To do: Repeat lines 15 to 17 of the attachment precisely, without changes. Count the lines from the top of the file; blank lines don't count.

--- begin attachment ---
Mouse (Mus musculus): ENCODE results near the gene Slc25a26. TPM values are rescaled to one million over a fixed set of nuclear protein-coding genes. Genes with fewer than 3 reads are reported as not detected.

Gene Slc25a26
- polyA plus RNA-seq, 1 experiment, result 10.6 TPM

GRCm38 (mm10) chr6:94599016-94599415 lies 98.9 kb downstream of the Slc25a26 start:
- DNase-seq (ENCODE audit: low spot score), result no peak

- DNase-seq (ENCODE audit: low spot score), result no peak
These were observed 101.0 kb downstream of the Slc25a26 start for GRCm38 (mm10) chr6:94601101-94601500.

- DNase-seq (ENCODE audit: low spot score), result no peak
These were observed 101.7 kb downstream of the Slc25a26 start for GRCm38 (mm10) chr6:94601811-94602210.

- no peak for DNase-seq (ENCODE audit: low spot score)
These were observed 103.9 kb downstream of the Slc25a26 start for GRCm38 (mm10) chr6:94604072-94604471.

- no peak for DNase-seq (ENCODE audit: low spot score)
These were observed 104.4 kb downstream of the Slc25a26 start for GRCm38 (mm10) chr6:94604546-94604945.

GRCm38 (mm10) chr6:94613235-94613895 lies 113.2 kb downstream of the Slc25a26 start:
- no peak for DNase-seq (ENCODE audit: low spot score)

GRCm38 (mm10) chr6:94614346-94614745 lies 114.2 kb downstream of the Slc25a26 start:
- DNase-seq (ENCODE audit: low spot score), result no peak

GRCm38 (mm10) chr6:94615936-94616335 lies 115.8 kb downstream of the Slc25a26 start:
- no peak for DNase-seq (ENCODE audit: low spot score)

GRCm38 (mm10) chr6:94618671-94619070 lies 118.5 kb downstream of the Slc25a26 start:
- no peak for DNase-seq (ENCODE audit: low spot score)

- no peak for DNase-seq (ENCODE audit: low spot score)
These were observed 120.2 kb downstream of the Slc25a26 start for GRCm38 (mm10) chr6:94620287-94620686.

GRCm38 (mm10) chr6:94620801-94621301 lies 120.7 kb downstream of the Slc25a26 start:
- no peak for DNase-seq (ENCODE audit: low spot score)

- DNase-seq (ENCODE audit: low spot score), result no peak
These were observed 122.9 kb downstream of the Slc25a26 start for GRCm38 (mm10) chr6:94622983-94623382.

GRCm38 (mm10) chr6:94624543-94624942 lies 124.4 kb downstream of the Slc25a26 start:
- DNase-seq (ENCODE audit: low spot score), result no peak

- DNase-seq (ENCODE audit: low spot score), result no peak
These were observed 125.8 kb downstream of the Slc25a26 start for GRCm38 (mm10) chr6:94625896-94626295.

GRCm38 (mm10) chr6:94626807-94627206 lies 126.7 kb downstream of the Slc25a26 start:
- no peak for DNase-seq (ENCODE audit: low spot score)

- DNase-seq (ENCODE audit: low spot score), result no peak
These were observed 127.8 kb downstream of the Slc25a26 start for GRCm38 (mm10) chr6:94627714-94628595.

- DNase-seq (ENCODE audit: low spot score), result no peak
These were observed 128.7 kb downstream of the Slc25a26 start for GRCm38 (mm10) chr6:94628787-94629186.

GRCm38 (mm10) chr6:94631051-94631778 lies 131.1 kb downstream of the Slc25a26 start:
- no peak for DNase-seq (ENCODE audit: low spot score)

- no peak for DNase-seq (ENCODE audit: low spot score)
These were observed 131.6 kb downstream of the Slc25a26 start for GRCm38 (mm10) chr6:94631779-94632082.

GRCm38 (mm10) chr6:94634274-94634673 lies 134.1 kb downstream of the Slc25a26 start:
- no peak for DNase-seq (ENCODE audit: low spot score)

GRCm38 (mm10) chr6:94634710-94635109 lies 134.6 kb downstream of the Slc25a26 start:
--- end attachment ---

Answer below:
- no peak for DNase-seq (ENCODE audit: low spot score)

GRCm38 (mm10) chr6:94614346-94614745 lies 114.2 kb downstream of the Slc25a26 start:
- DNase-seq (ENCODE audit: low spot score), result no peak